Paws for Thought

Is it important to trim my cat’s claws?

  Scratching is a normal behaviour for cats.  When a cat is anxious, happy, excited or frustrated, he can release some of the build-up of emotion by scratching. When relaxed, the cat’s claw is in its natural position, as though ‘retracted’.  The claws don’t really retract.  The claw is actually part of the bone of the distal phalanx (the last bone on the cat’s toe).  There are tendons and ligaments attached to the bones of the toe and when the cat is relaxed, the attached tendons naturally shorten and the distal phalanx is ‘pulled’ back so that the claws are not seen. When the claws are visible, the digital flexor tendon and the superficial flexor tendon extend the distal phalanx thus extending the claw so they are visible.  When extended, the cat can grab onto things (scratching post, trees, carpet and, yes, furniture) to stretch. Cat claws grow in layers and eventually they shed the outer layer, known as the sheath.  This is another reason a cat scratches, to ‘slough off’ the old sheath, which then exposes a new sharp claw.  This also is usually what is happening when you notice your cat biting and pulling on his back claws. A cat with nails that are not regularly trimmed is at risk for getting them caught in fabric and in the carpet and subsequently twisting and spraining their paw or leg. Trimming them can prevent painful broken claws.  Cats’ claws also splinter sometimes and these can be cleaned up by having a nail trim, which will help prevent them from splitting down to the nail bed and ripping off....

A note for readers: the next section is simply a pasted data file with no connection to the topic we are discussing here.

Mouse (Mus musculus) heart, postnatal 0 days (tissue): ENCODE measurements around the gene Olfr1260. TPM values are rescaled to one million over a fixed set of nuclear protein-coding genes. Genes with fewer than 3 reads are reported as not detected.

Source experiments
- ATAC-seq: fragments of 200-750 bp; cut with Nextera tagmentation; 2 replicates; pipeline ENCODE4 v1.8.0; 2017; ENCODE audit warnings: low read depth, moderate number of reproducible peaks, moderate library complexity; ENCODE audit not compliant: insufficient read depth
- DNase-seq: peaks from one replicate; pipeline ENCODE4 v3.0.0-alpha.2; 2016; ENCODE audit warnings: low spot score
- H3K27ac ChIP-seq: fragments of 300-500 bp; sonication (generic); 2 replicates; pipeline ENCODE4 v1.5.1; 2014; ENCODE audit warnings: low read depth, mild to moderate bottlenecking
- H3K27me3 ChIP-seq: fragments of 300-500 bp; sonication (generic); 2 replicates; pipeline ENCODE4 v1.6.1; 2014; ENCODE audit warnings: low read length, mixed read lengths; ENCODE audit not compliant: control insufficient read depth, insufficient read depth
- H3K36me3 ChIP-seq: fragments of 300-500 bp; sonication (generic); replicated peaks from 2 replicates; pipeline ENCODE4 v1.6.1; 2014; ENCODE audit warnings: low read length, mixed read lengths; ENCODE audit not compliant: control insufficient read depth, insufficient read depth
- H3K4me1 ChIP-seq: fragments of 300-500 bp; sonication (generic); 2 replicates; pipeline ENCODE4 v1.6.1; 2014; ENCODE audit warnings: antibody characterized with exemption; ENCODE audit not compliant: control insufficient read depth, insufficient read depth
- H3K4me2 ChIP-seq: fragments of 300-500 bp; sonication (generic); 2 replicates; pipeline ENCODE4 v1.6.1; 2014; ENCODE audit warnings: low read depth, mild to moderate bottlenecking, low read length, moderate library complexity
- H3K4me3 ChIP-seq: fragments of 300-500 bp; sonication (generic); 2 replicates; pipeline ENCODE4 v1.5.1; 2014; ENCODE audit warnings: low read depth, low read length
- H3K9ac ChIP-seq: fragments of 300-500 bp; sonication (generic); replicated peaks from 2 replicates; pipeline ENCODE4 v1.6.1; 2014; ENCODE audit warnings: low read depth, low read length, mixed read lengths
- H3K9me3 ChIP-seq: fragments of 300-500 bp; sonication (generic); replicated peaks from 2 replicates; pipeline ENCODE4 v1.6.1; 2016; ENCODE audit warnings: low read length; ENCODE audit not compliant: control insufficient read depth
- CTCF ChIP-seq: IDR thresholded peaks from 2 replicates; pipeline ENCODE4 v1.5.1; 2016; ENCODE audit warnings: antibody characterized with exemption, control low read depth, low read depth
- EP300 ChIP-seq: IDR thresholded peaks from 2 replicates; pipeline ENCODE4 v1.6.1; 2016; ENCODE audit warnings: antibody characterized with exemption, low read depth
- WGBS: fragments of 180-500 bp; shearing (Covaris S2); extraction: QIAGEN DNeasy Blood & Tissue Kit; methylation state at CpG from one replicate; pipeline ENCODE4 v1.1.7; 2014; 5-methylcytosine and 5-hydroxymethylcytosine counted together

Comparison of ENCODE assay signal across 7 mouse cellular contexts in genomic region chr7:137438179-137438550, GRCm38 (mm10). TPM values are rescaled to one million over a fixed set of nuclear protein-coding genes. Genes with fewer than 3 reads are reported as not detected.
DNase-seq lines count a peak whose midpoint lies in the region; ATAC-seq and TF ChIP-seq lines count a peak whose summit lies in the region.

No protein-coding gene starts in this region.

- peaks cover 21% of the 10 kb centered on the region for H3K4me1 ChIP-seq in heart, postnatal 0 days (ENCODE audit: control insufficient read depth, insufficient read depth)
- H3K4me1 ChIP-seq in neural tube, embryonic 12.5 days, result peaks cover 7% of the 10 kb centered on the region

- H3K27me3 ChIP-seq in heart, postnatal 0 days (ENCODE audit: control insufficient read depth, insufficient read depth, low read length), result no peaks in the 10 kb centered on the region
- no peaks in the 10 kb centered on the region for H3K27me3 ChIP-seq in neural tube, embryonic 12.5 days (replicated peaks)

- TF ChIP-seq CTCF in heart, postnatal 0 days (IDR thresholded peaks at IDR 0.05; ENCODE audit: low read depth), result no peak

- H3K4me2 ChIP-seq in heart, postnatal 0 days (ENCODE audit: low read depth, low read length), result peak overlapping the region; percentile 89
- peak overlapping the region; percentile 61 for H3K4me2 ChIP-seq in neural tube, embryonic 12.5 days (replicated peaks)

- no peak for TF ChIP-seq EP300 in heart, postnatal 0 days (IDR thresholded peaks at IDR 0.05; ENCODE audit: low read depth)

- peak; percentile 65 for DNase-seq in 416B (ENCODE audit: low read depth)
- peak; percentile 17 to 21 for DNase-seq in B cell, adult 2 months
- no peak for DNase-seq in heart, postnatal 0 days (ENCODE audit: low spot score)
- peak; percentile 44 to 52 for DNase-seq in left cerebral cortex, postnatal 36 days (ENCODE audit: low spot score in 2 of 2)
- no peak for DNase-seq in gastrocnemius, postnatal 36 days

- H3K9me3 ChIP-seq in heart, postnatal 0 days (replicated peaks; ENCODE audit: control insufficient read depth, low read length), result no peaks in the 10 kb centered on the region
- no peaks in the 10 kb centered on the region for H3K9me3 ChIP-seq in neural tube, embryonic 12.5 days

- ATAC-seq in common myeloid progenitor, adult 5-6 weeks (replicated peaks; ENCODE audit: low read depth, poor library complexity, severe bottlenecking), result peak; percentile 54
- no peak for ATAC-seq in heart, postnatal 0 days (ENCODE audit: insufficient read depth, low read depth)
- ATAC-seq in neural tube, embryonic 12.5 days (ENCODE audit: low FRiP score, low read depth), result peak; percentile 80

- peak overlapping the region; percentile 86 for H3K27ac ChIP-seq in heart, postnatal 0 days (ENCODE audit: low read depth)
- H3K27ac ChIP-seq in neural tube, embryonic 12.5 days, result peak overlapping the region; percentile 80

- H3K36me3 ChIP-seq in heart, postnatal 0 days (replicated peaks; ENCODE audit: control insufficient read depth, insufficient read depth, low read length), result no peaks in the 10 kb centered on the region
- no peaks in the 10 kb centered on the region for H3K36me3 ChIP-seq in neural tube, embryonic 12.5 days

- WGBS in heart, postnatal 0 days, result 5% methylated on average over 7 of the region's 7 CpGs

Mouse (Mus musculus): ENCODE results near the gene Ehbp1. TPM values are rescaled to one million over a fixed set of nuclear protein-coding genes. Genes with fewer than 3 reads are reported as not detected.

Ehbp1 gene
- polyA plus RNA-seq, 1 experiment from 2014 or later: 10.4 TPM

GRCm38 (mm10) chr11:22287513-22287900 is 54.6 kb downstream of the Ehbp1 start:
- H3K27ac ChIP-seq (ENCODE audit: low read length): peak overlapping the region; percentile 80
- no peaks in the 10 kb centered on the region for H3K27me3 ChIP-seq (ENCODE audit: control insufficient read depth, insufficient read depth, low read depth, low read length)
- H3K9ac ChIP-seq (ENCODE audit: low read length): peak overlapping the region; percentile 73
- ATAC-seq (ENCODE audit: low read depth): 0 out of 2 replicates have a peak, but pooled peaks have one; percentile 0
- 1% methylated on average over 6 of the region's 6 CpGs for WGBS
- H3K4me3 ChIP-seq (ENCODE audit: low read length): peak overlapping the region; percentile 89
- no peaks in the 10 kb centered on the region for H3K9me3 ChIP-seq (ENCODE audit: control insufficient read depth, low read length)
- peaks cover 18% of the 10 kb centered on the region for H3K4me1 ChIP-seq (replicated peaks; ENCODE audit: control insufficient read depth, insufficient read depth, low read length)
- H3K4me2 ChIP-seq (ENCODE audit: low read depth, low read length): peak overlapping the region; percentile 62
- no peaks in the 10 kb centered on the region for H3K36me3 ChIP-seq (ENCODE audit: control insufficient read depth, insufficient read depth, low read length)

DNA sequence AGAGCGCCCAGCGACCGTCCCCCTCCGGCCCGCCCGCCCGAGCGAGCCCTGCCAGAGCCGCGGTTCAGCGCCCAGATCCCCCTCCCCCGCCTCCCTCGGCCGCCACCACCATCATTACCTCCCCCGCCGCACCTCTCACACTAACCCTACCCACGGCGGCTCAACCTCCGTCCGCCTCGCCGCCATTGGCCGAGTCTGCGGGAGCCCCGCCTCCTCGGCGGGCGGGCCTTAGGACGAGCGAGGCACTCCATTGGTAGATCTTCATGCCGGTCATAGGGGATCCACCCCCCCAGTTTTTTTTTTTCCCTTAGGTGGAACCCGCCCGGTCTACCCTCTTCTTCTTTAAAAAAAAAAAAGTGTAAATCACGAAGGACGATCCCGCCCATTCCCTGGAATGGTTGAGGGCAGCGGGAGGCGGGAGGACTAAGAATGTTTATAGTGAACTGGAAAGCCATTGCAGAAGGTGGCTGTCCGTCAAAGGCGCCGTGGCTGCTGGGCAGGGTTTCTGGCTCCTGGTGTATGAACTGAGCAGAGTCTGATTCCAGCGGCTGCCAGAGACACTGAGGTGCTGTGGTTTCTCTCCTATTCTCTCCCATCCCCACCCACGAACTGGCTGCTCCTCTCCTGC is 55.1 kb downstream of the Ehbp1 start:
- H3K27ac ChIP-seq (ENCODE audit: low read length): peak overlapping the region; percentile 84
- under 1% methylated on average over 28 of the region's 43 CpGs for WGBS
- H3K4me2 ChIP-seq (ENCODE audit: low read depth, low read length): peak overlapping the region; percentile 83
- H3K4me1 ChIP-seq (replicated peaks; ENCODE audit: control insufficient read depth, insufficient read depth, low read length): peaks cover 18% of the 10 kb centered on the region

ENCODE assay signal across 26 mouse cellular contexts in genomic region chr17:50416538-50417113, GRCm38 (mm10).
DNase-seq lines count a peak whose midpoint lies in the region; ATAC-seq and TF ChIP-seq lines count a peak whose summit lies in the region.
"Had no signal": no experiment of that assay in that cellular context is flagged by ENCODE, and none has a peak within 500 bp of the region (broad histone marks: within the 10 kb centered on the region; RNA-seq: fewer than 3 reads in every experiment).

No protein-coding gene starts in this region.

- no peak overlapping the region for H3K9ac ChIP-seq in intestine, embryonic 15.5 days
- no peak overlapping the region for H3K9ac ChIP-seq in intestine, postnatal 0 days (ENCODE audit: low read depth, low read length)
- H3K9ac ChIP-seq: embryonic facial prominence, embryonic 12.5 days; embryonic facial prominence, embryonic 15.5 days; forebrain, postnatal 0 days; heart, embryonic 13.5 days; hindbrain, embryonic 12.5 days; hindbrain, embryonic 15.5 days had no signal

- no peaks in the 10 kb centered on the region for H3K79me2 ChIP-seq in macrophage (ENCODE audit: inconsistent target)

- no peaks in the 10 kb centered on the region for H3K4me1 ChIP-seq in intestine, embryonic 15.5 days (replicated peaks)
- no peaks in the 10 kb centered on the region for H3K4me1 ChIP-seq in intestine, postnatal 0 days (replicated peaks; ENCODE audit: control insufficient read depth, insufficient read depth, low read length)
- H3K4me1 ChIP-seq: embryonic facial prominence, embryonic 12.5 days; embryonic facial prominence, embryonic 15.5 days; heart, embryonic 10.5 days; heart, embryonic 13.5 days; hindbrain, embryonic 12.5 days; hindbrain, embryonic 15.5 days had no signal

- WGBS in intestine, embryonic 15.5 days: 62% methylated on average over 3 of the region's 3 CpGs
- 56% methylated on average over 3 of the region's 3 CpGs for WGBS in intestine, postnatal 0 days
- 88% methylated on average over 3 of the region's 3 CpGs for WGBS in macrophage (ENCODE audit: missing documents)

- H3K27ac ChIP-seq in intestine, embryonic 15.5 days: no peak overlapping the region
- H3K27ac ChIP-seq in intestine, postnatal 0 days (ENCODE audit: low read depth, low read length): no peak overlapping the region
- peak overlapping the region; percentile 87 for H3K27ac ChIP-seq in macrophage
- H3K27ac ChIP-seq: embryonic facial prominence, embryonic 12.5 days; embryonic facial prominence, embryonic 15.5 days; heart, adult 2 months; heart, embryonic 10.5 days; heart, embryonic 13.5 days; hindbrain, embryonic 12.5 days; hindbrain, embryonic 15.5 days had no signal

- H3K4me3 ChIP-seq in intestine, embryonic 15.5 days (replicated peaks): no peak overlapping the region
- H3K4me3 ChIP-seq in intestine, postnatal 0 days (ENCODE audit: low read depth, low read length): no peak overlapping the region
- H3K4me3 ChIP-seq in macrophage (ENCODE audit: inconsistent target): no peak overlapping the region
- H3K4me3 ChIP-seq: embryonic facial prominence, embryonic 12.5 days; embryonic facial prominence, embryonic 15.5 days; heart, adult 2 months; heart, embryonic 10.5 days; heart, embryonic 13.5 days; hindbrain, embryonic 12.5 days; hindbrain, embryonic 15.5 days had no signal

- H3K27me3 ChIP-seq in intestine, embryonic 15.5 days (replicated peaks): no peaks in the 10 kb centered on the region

Whisker Tales | Cat Grooming | Victoria, BC